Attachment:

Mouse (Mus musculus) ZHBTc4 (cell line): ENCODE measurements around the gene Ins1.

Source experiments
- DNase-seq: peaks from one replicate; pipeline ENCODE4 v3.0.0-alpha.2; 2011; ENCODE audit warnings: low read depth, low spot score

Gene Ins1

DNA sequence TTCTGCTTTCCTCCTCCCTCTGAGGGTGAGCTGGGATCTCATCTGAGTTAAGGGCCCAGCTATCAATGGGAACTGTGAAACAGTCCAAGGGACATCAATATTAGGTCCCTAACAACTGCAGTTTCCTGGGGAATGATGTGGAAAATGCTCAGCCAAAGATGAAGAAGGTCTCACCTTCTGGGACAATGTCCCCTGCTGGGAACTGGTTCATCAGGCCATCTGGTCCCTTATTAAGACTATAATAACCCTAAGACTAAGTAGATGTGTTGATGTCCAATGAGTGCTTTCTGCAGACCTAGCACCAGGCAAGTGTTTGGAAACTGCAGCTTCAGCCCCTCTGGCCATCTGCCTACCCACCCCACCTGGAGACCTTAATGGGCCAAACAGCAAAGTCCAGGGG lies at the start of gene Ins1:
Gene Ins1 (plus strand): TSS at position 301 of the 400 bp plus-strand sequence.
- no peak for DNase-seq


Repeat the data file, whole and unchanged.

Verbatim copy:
Mouse (Mus musculus) ZHBTc4 (cell line): ENCODE measurements around the gene Ins1.

Source experiments
- DNase-seq: peaks from one replicate; pipeline ENCODE4 v3.0.0-alpha.2; 2011; ENCODE audit warnings: low read depth, low spot score

Gene Ins1

DNA sequence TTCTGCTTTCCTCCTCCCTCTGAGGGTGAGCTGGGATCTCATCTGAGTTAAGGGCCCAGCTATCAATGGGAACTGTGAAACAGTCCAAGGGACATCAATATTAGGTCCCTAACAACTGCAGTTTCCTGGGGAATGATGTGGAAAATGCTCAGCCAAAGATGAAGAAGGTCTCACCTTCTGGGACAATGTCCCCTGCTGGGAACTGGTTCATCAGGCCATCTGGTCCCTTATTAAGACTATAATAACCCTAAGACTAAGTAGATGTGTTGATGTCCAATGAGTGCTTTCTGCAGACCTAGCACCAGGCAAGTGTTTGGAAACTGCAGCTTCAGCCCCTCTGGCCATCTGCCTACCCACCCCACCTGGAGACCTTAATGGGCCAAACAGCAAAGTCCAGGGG lies at the start of gene Ins1:
Gene Ins1 (plus strand): TSS at position 301 of the 400 bp plus-strand sequence.
- no peak for DNase-seq